Since ADHD as presently defined includes conduct problems, it is probably safe to assume it has multiple etiologies rather than a single causative factor. As such it remains a controversial disorder.

Clinical Protocol Guidelines

It would appear that early identification and intensive response between the ages of three [03] to six [06] years of age would be significant. Since disruptive actions can escalate into antisocial behavior, such interventions need to be multi-dimensional and include secondary [family] and tertiary [school] clients. Since punitive interactions have little effect and may, in fact, escalate negative cognitive notions about self, others and future prospects; helping caregivers avoid being drawn into child management behaviors that are spurred by frustration and anger is imperative.

  • Early identification and assessment. An educational process should be developed which encourages parents to refer a child with such behaviors to the Early Intervention program for assessment as early as possible.

The child can be assessed using a variety of tools, which might include:

  • behavior rating scales
  • continuous performance testing regarding vigilance and sustained attention [Gordon Diagnostic System – normed for ages three (03) to seventeen (17)]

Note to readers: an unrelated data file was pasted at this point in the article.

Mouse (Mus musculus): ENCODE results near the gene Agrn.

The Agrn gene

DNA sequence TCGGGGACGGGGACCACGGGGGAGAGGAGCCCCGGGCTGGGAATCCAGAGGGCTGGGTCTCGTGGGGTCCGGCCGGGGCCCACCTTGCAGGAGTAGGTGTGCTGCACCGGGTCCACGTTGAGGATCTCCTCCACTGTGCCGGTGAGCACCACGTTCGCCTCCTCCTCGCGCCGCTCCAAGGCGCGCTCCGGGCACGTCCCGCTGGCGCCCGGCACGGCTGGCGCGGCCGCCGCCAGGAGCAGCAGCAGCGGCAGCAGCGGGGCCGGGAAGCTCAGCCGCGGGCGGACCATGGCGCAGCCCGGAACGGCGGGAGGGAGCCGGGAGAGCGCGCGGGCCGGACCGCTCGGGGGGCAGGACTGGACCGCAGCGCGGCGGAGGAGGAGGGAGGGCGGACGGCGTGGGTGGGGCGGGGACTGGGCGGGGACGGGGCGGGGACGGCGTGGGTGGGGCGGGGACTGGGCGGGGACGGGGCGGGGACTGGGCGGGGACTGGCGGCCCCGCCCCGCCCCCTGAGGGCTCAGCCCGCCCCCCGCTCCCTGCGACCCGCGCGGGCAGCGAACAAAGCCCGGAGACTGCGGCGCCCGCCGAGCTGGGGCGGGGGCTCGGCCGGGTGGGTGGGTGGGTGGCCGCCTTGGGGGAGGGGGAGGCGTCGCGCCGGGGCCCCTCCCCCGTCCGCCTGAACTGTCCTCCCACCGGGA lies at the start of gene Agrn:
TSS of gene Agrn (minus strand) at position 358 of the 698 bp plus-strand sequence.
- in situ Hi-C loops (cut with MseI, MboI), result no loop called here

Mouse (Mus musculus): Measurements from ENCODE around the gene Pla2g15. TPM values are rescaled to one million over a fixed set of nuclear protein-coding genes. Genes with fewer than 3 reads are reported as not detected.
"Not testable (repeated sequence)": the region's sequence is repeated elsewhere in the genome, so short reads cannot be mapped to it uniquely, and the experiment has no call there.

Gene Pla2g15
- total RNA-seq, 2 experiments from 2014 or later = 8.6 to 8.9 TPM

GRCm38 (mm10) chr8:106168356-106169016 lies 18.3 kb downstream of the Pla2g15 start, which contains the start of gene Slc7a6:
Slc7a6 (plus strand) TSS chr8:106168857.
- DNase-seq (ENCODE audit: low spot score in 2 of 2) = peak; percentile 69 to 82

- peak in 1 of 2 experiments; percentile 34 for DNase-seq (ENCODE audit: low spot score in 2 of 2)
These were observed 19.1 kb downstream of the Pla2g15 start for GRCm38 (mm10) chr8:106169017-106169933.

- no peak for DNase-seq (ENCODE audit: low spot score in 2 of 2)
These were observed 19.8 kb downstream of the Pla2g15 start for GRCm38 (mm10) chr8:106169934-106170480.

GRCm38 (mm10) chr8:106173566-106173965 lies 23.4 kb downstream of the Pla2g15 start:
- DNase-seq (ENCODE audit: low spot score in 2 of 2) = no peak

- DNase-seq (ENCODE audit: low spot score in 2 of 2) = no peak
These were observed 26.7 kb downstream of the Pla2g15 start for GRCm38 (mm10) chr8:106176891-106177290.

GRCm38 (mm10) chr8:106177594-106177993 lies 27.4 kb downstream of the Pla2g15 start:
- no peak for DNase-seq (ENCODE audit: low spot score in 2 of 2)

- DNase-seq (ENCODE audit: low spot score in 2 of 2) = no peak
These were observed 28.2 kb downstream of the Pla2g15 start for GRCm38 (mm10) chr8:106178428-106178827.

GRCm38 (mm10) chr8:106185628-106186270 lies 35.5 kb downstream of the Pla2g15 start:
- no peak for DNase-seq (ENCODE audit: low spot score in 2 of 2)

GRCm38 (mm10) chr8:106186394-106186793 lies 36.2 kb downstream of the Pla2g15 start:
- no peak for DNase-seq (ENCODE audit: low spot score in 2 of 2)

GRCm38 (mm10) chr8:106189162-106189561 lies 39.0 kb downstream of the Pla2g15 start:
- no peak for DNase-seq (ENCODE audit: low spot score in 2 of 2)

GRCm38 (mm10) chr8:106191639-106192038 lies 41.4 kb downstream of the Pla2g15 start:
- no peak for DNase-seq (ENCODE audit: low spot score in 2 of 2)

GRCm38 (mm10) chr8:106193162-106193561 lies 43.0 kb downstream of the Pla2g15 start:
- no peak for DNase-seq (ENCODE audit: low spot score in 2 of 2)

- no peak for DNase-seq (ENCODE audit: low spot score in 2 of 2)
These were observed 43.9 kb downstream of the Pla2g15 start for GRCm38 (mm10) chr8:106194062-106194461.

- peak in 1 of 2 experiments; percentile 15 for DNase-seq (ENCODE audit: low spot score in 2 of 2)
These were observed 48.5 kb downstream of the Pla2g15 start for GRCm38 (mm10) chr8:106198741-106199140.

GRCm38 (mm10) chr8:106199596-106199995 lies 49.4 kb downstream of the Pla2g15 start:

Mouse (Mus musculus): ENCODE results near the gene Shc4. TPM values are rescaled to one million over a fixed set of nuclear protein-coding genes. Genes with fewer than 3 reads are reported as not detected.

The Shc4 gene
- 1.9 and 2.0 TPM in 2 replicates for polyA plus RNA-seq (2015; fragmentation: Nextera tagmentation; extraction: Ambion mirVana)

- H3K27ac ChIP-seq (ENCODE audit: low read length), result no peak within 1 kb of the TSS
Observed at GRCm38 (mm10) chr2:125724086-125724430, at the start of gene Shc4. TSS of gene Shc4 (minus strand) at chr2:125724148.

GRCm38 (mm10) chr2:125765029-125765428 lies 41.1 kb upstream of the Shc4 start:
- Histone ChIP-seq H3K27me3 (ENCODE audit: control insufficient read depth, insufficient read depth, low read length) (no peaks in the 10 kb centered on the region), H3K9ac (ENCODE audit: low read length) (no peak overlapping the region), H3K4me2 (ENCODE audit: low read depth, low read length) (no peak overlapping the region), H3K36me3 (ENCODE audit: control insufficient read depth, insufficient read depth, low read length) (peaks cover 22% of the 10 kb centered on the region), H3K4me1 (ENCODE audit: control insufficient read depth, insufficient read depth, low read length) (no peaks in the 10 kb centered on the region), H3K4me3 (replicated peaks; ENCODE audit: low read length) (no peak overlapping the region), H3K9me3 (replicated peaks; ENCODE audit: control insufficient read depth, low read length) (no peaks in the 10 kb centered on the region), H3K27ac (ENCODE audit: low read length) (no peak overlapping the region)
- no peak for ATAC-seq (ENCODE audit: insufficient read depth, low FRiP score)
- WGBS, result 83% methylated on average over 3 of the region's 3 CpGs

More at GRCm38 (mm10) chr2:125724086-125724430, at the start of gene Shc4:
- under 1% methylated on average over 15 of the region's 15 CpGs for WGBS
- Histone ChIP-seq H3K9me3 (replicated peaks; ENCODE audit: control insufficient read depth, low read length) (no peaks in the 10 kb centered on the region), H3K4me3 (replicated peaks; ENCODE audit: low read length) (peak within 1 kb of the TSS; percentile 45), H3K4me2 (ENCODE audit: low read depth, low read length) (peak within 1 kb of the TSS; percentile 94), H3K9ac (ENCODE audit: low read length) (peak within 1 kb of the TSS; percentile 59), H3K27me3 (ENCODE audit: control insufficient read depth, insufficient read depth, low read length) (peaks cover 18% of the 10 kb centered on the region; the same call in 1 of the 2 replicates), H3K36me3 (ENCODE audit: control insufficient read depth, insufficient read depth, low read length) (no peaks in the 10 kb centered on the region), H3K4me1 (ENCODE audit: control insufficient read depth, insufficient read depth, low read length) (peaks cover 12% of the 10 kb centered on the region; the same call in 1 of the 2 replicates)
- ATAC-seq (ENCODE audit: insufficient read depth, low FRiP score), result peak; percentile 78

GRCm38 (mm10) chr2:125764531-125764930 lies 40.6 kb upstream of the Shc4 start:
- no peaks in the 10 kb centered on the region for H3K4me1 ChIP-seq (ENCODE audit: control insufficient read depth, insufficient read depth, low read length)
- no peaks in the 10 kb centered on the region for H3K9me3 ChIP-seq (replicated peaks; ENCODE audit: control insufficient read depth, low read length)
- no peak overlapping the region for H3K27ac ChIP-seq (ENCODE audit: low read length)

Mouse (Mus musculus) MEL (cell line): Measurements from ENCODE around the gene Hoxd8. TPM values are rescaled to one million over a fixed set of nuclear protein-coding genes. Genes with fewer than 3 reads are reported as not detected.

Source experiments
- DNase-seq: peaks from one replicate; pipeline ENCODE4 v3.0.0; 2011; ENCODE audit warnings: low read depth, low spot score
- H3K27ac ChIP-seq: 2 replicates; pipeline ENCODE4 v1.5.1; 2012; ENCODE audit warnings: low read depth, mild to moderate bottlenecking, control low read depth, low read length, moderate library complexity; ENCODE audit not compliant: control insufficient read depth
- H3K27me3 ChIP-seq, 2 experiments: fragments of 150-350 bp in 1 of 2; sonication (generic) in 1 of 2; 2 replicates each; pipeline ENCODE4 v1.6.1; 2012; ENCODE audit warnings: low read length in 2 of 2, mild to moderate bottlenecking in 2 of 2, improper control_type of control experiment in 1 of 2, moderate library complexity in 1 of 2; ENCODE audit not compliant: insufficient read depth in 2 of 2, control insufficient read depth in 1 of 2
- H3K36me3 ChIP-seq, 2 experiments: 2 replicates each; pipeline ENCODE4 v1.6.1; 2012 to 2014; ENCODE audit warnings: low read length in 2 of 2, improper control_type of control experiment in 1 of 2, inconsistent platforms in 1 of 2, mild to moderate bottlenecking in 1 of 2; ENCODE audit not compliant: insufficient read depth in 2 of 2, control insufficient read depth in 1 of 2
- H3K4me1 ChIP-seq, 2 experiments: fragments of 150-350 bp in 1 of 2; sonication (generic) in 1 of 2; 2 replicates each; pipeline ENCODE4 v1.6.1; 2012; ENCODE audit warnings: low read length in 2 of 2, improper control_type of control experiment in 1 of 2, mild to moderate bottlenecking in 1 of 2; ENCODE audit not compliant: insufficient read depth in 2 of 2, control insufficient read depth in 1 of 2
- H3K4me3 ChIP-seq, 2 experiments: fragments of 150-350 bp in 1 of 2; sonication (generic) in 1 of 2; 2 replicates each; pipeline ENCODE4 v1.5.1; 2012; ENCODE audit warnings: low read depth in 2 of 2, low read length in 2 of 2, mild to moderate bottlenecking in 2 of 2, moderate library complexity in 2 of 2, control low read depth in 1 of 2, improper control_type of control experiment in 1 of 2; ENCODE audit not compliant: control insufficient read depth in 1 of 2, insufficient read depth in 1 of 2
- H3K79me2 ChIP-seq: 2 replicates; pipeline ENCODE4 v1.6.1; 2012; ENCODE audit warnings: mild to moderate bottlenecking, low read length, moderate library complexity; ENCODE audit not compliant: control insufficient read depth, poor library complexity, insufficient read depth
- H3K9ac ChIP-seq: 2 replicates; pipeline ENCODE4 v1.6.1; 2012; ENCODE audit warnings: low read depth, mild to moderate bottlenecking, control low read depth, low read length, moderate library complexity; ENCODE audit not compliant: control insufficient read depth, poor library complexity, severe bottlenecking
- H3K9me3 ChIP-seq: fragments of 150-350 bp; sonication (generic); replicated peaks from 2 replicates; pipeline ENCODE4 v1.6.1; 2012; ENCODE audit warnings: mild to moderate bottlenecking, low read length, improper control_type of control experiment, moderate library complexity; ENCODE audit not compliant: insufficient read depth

• Matching Familiar Figures Test [MFFT] regarding impulsiveness [normed for ages five (05) to twelve (12) years of age]. MFFT was developed by Kagan et al., as a measure of conceptual tempo. A child’s tempo could be determined to be reflective [e.g., slow and accurate] or impulsive [e.g., fast and inaccurate] based on the child’s latency and error scores. The test itself is a single picture of a familiar object and the child is instructed to select from six [06] variants the one picture that is identical to the stimulus figure. Also see Gordon and Porteus Maze Test [a series of paper and pencil mazes of graded difficulty that measure aspect of planning ability, foresight and impulsivity].
  • Actometers [modified wrist watches, pedometers, motion transducers, mercury switches, pneumatic pads and sound-wave generators. To measure activity level.